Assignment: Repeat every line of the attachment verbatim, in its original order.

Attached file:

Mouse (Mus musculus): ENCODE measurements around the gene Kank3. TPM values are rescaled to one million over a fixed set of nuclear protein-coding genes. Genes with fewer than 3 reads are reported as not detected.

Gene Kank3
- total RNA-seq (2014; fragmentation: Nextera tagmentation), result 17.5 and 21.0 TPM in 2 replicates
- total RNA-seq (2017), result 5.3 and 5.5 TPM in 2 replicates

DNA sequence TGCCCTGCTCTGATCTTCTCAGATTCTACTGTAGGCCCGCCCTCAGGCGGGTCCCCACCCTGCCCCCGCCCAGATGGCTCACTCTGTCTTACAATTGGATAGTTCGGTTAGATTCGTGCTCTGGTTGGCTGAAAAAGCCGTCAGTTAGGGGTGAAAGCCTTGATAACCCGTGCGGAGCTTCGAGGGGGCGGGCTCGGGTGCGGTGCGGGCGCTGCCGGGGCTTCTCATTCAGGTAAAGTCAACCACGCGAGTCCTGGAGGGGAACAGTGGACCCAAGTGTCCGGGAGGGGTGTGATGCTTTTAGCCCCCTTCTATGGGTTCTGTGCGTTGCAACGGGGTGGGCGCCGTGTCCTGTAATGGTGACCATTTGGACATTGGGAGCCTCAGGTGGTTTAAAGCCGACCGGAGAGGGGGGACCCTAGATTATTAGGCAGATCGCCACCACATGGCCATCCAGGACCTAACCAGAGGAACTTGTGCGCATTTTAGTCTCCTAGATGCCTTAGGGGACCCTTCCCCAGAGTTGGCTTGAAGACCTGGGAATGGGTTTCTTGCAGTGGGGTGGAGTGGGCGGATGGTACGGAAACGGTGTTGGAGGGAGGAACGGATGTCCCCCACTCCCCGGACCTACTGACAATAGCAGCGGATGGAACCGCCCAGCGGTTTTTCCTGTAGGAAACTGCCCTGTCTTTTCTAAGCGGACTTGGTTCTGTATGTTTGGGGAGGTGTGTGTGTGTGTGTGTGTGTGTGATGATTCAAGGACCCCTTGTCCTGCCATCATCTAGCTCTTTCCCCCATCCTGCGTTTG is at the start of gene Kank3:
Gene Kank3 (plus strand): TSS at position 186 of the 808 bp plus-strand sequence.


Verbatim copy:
Mouse (Mus musculus): ENCODE measurements around the gene Kank3. TPM values are rescaled to one million over a fixed set of nuclear protein-coding genes. Genes with fewer than 3 reads are reported as not detected.

Gene Kank3
- total RNA-seq (2014; fragmentation: Nextera tagmentation), result 17.5 and 21.0 TPM in 2 replicates
- total RNA-seq (2017), result 5.3 and 5.5 TPM in 2 replicates

DNA sequence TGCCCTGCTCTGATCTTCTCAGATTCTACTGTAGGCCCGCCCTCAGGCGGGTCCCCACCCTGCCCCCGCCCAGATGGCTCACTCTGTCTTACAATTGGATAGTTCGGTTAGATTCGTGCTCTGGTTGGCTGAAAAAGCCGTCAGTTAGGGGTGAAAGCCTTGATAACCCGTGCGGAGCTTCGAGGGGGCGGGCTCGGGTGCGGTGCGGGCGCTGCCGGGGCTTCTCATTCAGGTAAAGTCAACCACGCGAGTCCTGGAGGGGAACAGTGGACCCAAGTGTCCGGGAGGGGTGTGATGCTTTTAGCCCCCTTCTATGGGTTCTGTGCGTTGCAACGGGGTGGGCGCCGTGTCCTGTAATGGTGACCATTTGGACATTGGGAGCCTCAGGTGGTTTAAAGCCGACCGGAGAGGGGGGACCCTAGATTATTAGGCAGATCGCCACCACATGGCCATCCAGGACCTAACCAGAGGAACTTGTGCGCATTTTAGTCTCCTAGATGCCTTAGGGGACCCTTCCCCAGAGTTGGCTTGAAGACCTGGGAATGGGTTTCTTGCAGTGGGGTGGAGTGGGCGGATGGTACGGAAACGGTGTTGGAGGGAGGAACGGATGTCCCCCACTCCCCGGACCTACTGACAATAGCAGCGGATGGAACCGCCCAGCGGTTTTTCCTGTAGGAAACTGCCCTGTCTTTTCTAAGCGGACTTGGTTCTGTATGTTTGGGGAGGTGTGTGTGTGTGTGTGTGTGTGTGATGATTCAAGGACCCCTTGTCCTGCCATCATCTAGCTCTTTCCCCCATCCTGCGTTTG is at the start of gene Kank3:
Gene Kank3 (plus strand): TSS at position 186 of the 808 bp plus-strand sequence.